Physics is by nature a cumulative subject. Good physics problems, whether they be exam problems or active research problems, tend to combine multiple topics. For example, a problem I've seen a million times involves two blocks colliding at the edge of a cliff. To find the landing point of the blocks, it's necessary to use both momentum conservation AND projectile kinematics. The student who passed the kinematics test and then forgot all about it finds himself up a creek on such a problem.
I'm regularly asked, at least early in my course, "Will this test be cumulative?" The initial answer is usually something mildly sarcastic, like "Are you asking for my permission to forget everything we covered last month?" One time, and one time only, I explain the rationale for the cumulative test, usually with a specific example of how physics topics mesh to form interesting problems.
That said, this time of year a student is faced with an enormous amount of information to digest in preparation for a cumulative final. It's been nine months, after all. In the last marking period we've covered optics, circuits, and astronomy -- all of which have little immediate relationship to the mechanics topics from the first 2/3 of the course.
Rather than give my class the daunting and hopelessness-inspiring mandate to "just study everything," I try to focus the class's preparation. This exam is not designed as a "gotcha!" final, is not intended to show what the students don't know. No, I'm trying to set my class up for success on a serious yet managable set of problems.
How do I set them up for success? Let me start with what I will *not* do. I will never stoop to that scourge of high school teaching in which the teacher offers a "review session" at which he essentially gives out answers. Nor will I answer questions during the test such as "What are you asking on this problem?" "Success" on an exam doesn't necessarly mean a grade of 100%, it means demonstrating physics problem solving skills in an atmosphere of authentic evaluation.
I don't consider it inauthentic to state the overall topic of each problem. In fact, I do this before February's cumulative midterm as well. Students get the cover page of the exam with instructions, along with a grading sheet. The grading sheet, with the topic of each question, is the picture at the top of the post. The instructions:
o Part I consists of 40 multiple choice questions.
o A calculator is allowed but not necessary.
o Do not spend more than 45 minutes on these, though that is not a firm limit.
o Answer on the scantron
o Students in general physics should SKIP the questions marked “AP.” General physics will only answer 32 questions.
o Part 2 consists of four free response questions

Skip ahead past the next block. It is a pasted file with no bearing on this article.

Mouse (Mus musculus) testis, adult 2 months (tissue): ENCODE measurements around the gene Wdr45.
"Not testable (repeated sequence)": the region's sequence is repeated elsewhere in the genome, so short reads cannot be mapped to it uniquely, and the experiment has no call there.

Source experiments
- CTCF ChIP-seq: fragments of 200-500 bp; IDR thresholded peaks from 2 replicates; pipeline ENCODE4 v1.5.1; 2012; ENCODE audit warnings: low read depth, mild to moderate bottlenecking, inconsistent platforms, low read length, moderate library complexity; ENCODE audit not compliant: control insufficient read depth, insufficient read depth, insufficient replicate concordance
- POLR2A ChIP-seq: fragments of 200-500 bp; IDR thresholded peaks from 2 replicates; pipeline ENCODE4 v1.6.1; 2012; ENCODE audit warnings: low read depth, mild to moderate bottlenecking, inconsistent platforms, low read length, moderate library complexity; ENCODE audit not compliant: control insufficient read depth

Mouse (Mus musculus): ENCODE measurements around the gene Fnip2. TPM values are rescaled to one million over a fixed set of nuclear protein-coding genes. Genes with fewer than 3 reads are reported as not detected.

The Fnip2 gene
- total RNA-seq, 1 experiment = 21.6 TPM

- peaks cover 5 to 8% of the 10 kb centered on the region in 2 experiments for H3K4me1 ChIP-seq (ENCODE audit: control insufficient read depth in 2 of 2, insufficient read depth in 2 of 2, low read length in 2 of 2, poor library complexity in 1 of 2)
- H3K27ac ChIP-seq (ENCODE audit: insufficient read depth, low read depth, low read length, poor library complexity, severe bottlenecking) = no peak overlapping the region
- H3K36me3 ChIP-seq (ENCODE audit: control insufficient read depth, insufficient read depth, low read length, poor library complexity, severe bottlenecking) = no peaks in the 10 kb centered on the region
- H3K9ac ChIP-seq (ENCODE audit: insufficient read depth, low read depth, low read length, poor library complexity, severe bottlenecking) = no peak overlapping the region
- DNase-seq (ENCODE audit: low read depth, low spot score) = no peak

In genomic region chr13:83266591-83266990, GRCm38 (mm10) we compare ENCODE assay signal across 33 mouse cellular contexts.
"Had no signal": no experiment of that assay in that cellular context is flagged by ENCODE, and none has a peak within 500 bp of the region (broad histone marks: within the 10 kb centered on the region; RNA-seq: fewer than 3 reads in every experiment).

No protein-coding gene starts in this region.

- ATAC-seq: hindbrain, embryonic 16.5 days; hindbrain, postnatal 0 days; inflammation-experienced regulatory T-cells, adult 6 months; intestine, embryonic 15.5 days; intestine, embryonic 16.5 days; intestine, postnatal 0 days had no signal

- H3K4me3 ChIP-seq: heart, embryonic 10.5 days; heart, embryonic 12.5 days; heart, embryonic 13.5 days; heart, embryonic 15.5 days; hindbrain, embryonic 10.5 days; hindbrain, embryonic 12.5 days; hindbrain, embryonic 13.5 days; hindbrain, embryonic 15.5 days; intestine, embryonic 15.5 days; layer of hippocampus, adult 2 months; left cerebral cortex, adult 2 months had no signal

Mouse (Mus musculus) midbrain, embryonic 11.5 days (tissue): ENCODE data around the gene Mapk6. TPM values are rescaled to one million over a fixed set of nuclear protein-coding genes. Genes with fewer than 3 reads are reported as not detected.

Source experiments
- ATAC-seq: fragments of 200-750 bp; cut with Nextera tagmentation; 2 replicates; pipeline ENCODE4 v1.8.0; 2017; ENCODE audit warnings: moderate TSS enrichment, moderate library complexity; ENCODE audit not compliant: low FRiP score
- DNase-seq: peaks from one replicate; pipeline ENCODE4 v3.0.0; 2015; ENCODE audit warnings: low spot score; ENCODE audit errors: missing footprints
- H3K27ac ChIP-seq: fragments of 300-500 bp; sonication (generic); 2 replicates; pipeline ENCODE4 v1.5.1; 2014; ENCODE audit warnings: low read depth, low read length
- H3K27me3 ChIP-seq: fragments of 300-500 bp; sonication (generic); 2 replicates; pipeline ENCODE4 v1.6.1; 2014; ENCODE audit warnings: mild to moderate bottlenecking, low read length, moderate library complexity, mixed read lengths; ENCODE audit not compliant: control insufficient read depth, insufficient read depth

o AP students should answer only the first three. You may look at problem 4 (about astronomy), but I will not grade your answers.
o General physics students should answer all four questions.
The list of topics doesn't truly give away anything. After all, anyone with a brain could figure out that each of the three main topics from the last marking period would be on the test; and that a cumulative exam requires at least one problem dealing with the first part of the course (mechanics). But this list does encourage the students to practice problems from each of the four topics before the exam. They come in to the exam far more confident knowing that "#2 is the optics question."
For the actual year-end FINAL exam, I go one step further, especially because I have not been able to review in class regularly (due to senior-junior issues -- see this post). I hand out part (a) of each of the four problems! Now, not only does the class know that problem 3 is about circuits, they know that part (a) is asking them to draw a circuit digram based on a sketch of four wired light bulbs. They know that the mechanics question involves a spring pushing a mass off of a table, and that they must start by figuring out the time for the mass to hit the floor.
Of course, each question on the exam will consist of parts (a) through (c) or even (f). It is the job of the student to be prepared for whatever further questions I choose to ask about the physical situation. But figuring out what kinds of questions can be asked is itself a physics skill! I am *pleased* when a group of students figures out that they'll likely be asked to calculate the current through and voltage across each light bulb. It is wonderful when the students suggest to each other than they might have to solve for the distance the spring compresses. That's how real physics works... not just solving the well-posed problem, but determining in the first place what problems are interesting and solvable.
I'd encourage folks to try this approach to exam review, and to tell me how it went. If you come to one of my summer institutes, I will be happy even to give you a copy of my handouts and my exam itself for you to use in future years.